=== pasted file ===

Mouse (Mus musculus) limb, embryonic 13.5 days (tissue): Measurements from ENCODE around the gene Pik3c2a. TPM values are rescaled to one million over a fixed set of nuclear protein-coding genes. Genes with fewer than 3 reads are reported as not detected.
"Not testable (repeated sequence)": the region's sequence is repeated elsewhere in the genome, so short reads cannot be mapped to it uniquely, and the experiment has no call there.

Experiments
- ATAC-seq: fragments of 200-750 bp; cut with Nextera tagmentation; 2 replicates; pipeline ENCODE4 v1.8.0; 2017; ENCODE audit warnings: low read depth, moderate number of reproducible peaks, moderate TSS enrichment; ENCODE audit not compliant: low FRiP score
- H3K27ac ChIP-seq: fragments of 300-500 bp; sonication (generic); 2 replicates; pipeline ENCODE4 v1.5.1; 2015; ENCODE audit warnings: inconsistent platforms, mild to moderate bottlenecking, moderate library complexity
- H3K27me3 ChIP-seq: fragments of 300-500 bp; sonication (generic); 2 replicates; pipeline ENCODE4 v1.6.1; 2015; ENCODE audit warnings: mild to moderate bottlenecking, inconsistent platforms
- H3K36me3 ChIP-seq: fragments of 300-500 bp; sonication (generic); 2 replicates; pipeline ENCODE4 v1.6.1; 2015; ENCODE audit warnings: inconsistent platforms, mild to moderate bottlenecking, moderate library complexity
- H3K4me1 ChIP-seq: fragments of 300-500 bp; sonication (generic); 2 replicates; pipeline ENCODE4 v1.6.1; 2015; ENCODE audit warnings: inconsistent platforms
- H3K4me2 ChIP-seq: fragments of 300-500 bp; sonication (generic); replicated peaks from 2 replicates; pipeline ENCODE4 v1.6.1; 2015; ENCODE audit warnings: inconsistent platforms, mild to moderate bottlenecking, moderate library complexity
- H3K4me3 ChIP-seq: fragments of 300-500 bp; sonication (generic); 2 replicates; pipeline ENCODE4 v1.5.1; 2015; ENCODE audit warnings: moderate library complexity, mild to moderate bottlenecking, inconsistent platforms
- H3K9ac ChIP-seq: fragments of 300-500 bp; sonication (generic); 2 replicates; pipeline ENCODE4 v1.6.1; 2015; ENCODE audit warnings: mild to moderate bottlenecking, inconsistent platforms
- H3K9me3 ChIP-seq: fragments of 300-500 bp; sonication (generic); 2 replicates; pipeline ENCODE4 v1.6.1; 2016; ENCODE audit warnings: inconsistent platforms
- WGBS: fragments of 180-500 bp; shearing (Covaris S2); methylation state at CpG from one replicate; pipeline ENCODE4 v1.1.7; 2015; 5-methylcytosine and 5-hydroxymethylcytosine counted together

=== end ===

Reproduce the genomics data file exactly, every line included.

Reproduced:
Mouse (Mus musculus) limb, embryonic 13.5 days (tissue): Measurements from ENCODE around the gene Pik3c2a. TPM values are rescaled to one million over a fixed set of nuclear protein-coding genes. Genes with fewer than 3 reads are reported as not detected.
"Not testable (repeated sequence)": the region's sequence is repeated elsewhere in the genome, so short reads cannot be mapped to it uniquely, and the experiment has no call there.

Experiments
- ATAC-seq: fragments of 200-750 bp; cut with Nextera tagmentation; 2 replicates; pipeline ENCODE4 v1.8.0; 2017; ENCODE audit warnings: low read depth, moderate number of reproducible peaks, moderate TSS enrichment; ENCODE audit not compliant: low FRiP score
- H3K27ac ChIP-seq: fragments of 300-500 bp; sonication (generic); 2 replicates; pipeline ENCODE4 v1.5.1; 2015; ENCODE audit warnings: inconsistent platforms, mild to moderate bottlenecking, moderate library complexity
- H3K27me3 ChIP-seq: fragments of 300-500 bp; sonication (generic); 2 replicates; pipeline ENCODE4 v1.6.1; 2015; ENCODE audit warnings: mild to moderate bottlenecking, inconsistent platforms
- H3K36me3 ChIP-seq: fragments of 300-500 bp; sonication (generic); 2 replicates; pipeline ENCODE4 v1.6.1; 2015; ENCODE audit warnings: inconsistent platforms, mild to moderate bottlenecking, moderate library complexity
- H3K4me1 ChIP-seq: fragments of 300-500 bp; sonication (generic); 2 replicates; pipeline ENCODE4 v1.6.1; 2015; ENCODE audit warnings: inconsistent platforms
- H3K4me2 ChIP-seq: fragments of 300-500 bp; sonication (generic); replicated peaks from 2 replicates; pipeline ENCODE4 v1.6.1; 2015; ENCODE audit warnings: inconsistent platforms, mild to moderate bottlenecking, moderate library complexity
- H3K4me3 ChIP-seq: fragments of 300-500 bp; sonication (generic); 2 replicates; pipeline ENCODE4 v1.5.1; 2015; ENCODE audit warnings: moderate library complexity, mild to moderate bottlenecking, inconsistent platforms
- H3K9ac ChIP-seq: fragments of 300-500 bp; sonication (generic); 2 replicates; pipeline ENCODE4 v1.6.1; 2015; ENCODE audit warnings: mild to moderate bottlenecking, inconsistent platforms
- H3K9me3 ChIP-seq: fragments of 300-500 bp; sonication (generic); 2 replicates; pipeline ENCODE4 v1.6.1; 2016; ENCODE audit warnings: inconsistent platforms
- WGBS: fragments of 180-500 bp; shearing (Covaris S2); methylation state at CpG from one replicate; pipeline ENCODE4 v1.1.7; 2015; 5-methylcytosine and 5-hydroxymethylcytosine counted together